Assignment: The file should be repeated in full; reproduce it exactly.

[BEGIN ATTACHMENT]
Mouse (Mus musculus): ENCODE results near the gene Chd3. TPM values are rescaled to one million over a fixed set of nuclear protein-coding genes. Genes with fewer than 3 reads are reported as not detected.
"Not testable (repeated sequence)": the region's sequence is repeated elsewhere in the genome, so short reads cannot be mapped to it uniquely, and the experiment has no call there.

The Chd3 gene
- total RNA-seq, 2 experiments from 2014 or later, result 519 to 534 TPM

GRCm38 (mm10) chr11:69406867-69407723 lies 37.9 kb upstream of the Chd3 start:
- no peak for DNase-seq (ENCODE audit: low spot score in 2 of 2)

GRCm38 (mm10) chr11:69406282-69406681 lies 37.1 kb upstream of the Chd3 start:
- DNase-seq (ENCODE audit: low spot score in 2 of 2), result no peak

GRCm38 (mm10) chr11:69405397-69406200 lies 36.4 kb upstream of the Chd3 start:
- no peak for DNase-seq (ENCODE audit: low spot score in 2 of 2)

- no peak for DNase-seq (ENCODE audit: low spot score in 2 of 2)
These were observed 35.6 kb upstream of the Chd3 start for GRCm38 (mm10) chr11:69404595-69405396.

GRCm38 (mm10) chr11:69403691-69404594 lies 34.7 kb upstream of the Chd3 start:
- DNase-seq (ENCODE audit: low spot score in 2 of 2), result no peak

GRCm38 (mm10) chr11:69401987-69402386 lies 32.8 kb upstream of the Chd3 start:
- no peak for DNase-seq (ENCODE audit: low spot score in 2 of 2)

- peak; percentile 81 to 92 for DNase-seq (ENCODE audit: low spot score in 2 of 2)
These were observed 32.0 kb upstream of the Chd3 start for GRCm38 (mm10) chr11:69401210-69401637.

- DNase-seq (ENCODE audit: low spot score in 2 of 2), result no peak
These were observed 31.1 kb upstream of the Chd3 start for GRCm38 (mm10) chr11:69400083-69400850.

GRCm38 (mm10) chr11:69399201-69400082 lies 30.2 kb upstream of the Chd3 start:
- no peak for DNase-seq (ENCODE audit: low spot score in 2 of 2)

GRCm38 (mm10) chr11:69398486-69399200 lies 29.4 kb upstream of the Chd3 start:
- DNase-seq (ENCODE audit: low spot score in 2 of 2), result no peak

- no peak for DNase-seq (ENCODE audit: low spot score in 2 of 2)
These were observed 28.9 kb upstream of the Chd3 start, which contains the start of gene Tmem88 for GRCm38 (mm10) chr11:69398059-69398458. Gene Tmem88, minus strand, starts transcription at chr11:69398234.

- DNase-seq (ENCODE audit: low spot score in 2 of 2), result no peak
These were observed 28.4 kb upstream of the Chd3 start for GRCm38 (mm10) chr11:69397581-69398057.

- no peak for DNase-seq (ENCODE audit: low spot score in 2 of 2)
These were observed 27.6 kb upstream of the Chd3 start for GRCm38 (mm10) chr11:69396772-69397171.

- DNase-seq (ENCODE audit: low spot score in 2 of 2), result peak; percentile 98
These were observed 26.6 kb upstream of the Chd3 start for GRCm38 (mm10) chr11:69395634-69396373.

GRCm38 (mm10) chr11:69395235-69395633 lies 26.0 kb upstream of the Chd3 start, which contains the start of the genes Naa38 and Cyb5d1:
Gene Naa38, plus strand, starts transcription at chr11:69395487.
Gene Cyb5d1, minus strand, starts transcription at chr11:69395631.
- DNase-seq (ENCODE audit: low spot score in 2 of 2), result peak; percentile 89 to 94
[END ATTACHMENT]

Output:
Mouse (Mus musculus): ENCODE results near the gene Chd3. TPM values are rescaled to one million over a fixed set of nuclear protein-coding genes. Genes with fewer than 3 reads are reported as not detected.
"Not testable (repeated sequence)": the region's sequence is repeated elsewhere in the genome, so short reads cannot be mapped to it uniquely, and the experiment has no call there.

The Chd3 gene
- total RNA-seq, 2 experiments from 2014 or later, result 519 to 534 TPM

GRCm38 (mm10) chr11:69406867-69407723 lies 37.9 kb upstream of the Chd3 start:
- no peak for DNase-seq (ENCODE audit: low spot score in 2 of 2)

GRCm38 (mm10) chr11:69406282-69406681 lies 37.1 kb upstream of the Chd3 start:
- DNase-seq (ENCODE audit: low spot score in 2 of 2), result no peak

GRCm38 (mm10) chr11:69405397-69406200 lies 36.4 kb upstream of the Chd3 start:
- no peak for DNase-seq (ENCODE audit: low spot score in 2 of 2)

- no peak for DNase-seq (ENCODE audit: low spot score in 2 of 2)
These were observed 35.6 kb upstream of the Chd3 start for GRCm38 (mm10) chr11:69404595-69405396.

GRCm38 (mm10) chr11:69403691-69404594 lies 34.7 kb upstream of the Chd3 start:
- DNase-seq (ENCODE audit: low spot score in 2 of 2), result no peak

GRCm38 (mm10) chr11:69401987-69402386 lies 32.8 kb upstream of the Chd3 start:
- no peak for DNase-seq (ENCODE audit: low spot score in 2 of 2)

- peak; percentile 81 to 92 for DNase-seq (ENCODE audit: low spot score in 2 of 2)
These were observed 32.0 kb upstream of the Chd3 start for GRCm38 (mm10) chr11:69401210-69401637.

- DNase-seq (ENCODE audit: low spot score in 2 of 2), result no peak
These were observed 31.1 kb upstream of the Chd3 start for GRCm38 (mm10) chr11:69400083-69400850.

GRCm38 (mm10) chr11:69399201-69400082 lies 30.2 kb upstream of the Chd3 start:
- no peak for DNase-seq (ENCODE audit: low spot score in 2 of 2)

GRCm38 (mm10) chr11:69398486-69399200 lies 29.4 kb upstream of the Chd3 start:
- DNase-seq (ENCODE audit: low spot score in 2 of 2), result no peak

- no peak for DNase-seq (ENCODE audit: low spot score in 2 of 2)
These were observed 28.9 kb upstream of the Chd3 start, which contains the start of gene Tmem88 for GRCm38 (mm10) chr11:69398059-69398458. Gene Tmem88, minus strand, starts transcription at chr11:69398234.

- DNase-seq (ENCODE audit: low spot score in 2 of 2), result no peak
These were observed 28.4 kb upstream of the Chd3 start for GRCm38 (mm10) chr11:69397581-69398057.

- no peak for DNase-seq (ENCODE audit: low spot score in 2 of 2)
These were observed 27.6 kb upstream of the Chd3 start for GRCm38 (mm10) chr11:69396772-69397171.

- DNase-seq (ENCODE audit: low spot score in 2 of 2), result peak; percentile 98
These were observed 26.6 kb upstream of the Chd3 start for GRCm38 (mm10) chr11:69395634-69396373.

GRCm38 (mm10) chr11:69395235-69395633 lies 26.0 kb upstream of the Chd3 start, which contains the start of the genes Naa38 and Cyb5d1:
Gene Naa38, plus strand, starts transcription at chr11:69395487.
Gene Cyb5d1, minus strand, starts transcription at chr11:69395631.
- DNase-seq (ENCODE audit: low spot score in 2 of 2), result peak; percentile 89 to 94